By Ibankyntiew Mawrie, TNT News | SHILLONG:
Remember the good old days when we were young and listening to tales told by our elders was our favourite past time activity.
Tales and folklores that often left us in awe, wondering what it would be like to be born during that time. One such story that has been down through generations is about U Sier Lapalang and the origin of some of the main rivers and streams in Shillong.
To begin with, the Khasis believes that the nine rivers (Khyndai Umdih, Khyndai Umtung) which has its origins in Shyllong Peak (Shillong Peak) dated back to the time when the mother (doe) of ‘U Sier Lapalang’ (The Deer) came up to the Khasi land to look for her son who ran away from home (the plain areas).
After running thousands of miles, she finally reached Shyllong Peak but the tiredness got the better of her and nearly died of thirst. Seeing this, the God of Shyllong ‘U Lei Shyllong’ waged his staff on her head and a spring came out in her place, ‘Ka Umpohliew bym rngad shuh’.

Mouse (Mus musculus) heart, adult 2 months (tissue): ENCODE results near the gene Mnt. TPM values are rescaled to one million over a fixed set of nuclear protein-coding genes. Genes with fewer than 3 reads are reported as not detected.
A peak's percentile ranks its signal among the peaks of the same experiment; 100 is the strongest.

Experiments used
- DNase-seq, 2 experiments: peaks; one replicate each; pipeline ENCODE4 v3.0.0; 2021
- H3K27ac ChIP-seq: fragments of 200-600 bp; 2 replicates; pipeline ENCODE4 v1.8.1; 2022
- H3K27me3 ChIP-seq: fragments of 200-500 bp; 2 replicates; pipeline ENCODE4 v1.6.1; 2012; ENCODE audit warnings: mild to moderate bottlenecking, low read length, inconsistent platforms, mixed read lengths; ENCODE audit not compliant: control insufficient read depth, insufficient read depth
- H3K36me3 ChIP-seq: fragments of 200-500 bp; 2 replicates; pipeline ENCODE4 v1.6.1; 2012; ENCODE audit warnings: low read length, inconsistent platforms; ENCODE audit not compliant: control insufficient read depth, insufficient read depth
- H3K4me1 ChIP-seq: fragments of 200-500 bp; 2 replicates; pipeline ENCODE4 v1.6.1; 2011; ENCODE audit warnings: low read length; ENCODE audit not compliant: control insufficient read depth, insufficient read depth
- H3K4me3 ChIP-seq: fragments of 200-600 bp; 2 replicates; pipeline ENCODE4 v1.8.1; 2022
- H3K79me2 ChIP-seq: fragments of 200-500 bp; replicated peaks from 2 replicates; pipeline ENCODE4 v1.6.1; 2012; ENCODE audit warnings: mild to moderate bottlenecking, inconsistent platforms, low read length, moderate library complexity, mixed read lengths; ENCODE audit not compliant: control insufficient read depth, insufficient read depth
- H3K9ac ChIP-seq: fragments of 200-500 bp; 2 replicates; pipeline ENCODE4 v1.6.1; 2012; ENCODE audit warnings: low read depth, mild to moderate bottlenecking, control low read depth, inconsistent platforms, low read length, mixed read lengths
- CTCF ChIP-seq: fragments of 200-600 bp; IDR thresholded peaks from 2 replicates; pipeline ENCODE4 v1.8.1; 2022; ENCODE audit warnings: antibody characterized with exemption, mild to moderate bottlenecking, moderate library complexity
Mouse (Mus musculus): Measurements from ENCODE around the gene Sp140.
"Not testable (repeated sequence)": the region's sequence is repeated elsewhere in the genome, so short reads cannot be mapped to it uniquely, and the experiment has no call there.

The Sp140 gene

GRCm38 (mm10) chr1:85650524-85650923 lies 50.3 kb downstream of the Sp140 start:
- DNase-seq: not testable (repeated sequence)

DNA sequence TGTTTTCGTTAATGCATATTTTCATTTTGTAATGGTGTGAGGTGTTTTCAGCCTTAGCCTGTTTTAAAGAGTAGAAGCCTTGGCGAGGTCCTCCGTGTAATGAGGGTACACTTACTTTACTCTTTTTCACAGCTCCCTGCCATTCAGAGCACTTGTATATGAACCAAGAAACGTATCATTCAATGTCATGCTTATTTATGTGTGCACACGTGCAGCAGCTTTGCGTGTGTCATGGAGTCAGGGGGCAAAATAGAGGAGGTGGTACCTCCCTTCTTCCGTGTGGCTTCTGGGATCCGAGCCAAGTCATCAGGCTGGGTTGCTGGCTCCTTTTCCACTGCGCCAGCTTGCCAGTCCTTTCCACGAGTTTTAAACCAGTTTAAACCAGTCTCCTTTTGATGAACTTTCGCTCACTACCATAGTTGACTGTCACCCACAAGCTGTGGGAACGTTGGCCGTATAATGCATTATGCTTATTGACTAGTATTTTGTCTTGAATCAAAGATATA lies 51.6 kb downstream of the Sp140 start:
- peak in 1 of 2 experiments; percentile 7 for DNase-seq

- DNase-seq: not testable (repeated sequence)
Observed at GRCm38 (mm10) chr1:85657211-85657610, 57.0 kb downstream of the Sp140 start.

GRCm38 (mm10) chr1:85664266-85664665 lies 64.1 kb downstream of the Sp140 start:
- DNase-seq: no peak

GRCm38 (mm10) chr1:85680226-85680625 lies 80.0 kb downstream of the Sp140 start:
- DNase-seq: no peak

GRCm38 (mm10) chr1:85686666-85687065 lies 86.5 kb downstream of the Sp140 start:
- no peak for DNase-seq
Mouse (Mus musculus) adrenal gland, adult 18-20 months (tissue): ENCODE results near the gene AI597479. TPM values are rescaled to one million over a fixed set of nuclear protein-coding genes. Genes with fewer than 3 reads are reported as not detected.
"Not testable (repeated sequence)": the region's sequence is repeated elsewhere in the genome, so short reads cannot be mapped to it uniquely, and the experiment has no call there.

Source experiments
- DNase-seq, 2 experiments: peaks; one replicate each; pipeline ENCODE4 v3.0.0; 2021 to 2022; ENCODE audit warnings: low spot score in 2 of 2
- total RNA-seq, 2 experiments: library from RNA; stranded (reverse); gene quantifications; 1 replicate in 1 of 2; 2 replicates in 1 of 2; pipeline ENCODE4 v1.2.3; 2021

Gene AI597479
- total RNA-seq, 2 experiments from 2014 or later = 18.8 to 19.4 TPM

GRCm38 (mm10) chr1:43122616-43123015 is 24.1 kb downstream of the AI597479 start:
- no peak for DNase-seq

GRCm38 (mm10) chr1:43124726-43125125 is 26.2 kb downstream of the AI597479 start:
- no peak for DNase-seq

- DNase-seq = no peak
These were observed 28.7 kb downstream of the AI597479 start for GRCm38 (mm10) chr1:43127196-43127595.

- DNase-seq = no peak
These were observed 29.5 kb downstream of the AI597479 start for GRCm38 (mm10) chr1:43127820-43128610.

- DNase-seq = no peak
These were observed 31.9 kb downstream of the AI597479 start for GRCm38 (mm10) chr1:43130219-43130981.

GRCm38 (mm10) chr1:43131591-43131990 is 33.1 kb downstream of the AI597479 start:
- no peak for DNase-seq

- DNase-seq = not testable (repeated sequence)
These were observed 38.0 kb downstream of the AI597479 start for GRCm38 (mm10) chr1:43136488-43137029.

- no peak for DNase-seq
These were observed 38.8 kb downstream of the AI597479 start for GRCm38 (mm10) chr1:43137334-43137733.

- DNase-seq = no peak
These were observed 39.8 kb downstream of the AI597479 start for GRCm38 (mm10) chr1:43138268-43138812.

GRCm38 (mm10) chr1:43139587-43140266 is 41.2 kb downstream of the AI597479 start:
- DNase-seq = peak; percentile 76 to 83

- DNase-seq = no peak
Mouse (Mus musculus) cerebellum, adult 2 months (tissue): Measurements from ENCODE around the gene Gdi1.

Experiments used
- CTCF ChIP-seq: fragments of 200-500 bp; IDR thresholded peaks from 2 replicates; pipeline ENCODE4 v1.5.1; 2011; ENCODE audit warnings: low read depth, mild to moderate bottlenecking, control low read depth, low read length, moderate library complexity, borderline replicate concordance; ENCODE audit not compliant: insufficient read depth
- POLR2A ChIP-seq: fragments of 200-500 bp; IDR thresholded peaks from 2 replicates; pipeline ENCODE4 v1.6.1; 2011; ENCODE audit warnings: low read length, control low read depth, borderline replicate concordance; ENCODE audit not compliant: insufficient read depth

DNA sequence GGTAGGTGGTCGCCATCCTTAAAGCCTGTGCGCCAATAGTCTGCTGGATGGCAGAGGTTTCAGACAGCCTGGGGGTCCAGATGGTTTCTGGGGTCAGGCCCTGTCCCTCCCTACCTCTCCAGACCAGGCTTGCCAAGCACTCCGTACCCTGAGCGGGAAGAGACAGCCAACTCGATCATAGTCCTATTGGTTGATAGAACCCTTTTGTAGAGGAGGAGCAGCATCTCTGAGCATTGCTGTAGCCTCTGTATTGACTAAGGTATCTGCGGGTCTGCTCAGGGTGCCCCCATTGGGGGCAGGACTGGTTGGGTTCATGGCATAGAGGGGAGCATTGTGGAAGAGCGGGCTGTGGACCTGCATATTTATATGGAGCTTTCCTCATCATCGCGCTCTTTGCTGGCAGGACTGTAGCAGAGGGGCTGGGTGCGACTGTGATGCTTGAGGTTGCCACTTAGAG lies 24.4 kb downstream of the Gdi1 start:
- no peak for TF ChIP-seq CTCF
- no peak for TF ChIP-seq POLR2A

The Khasi believes that the spring is still there in Shillong Peak, but only a person who really thirsts for it can find the magical spring. They also believe that the main streams—Pasir, Umthleh (presently known as Umjasai in Malki), Umdyngpun (Umrisa in Lawsohtun), Umsyrpi, Umkaliar, Umdih, Umrynthong (in Mylliem) and Kyntunmon (in Smit) originates from the Mythical Spring.
These nine streams flows down to the four main rivers (Saw Basan) —the river Umiam, Umngot, Umkhen and Umiew and later joins the Bay of Bengal in the plain areas.
It is indeed to learnt about the beliefs that some of the indigenous faithful still holds on to. Myths they may be but the meaning is rather more complex and deeper than any human can decode.